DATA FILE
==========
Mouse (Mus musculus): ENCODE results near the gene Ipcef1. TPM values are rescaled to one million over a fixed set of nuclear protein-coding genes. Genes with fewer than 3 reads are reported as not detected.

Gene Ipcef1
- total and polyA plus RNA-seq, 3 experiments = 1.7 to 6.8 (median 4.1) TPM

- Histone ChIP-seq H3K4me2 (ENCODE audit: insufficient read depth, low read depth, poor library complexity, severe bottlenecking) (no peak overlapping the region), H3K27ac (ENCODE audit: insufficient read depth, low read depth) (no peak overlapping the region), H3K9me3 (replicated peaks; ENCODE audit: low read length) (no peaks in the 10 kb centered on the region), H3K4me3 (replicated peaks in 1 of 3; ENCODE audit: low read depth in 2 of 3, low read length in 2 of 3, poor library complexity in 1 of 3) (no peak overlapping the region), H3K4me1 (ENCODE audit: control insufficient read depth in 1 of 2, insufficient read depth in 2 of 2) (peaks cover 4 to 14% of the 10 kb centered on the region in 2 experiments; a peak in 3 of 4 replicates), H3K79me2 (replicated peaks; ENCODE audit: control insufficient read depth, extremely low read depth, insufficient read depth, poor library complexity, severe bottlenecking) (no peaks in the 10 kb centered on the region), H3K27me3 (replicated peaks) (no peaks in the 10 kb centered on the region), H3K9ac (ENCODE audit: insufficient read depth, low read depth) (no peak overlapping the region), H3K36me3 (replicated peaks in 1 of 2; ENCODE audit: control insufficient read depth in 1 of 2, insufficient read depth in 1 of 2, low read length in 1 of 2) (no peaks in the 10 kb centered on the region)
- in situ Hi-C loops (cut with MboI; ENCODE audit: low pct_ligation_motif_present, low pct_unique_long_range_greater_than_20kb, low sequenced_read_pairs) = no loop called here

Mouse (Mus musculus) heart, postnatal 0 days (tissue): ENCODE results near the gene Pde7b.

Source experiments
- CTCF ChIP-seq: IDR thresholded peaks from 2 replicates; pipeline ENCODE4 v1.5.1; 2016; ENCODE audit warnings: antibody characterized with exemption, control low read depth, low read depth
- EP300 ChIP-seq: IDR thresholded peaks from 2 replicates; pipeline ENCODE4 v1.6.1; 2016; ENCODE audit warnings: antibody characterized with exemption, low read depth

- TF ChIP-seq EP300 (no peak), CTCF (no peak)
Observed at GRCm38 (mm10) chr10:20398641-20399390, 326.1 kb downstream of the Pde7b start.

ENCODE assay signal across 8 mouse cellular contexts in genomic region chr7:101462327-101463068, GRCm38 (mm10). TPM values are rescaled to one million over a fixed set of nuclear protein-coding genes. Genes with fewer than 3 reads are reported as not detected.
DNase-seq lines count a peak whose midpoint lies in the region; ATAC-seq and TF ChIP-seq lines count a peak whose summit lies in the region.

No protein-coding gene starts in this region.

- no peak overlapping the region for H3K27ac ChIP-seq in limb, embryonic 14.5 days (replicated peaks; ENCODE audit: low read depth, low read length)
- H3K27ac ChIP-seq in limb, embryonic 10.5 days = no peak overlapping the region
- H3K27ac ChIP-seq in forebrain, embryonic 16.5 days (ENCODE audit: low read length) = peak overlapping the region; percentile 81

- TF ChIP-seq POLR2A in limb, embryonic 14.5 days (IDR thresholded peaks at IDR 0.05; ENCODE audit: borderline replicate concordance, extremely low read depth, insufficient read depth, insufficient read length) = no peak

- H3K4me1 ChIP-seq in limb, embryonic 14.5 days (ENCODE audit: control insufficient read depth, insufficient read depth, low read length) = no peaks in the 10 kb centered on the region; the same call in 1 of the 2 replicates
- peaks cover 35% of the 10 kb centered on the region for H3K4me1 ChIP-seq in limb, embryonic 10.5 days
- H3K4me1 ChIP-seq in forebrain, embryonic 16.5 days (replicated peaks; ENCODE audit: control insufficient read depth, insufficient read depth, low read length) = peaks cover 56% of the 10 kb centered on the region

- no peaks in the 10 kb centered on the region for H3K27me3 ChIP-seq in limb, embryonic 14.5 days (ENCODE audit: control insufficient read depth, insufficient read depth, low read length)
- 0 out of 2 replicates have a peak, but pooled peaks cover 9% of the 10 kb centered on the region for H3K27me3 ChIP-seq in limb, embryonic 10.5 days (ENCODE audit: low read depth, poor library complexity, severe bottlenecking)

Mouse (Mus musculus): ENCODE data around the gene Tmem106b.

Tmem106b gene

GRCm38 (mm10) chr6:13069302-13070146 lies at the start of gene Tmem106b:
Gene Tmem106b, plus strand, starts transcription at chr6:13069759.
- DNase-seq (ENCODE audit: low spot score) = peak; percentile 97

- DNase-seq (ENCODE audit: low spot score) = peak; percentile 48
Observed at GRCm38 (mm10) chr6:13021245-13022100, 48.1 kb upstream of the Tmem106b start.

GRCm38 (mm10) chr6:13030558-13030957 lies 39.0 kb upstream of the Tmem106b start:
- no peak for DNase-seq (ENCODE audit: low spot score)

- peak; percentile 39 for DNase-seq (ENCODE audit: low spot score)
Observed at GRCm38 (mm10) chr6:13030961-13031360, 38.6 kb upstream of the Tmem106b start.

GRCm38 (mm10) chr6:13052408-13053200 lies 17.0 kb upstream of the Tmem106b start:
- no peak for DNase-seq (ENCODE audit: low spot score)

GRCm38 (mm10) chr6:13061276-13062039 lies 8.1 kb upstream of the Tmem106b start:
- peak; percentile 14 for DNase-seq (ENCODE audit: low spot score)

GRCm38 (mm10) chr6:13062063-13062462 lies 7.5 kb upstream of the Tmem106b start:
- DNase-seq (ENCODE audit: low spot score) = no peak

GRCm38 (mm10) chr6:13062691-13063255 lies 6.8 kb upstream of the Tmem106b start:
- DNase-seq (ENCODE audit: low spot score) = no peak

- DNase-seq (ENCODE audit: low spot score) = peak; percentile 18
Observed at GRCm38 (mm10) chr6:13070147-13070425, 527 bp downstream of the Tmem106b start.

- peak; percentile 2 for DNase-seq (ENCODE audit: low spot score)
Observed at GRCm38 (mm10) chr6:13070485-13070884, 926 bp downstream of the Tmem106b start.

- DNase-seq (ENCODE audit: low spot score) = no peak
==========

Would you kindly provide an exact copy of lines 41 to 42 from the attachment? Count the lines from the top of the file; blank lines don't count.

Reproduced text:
GRCm38 (mm10) chr6:13062691-13063255 lies 6.8 kb upstream of the Tmem106b start:
- DNase-seq (ENCODE audit: low spot score) = no peak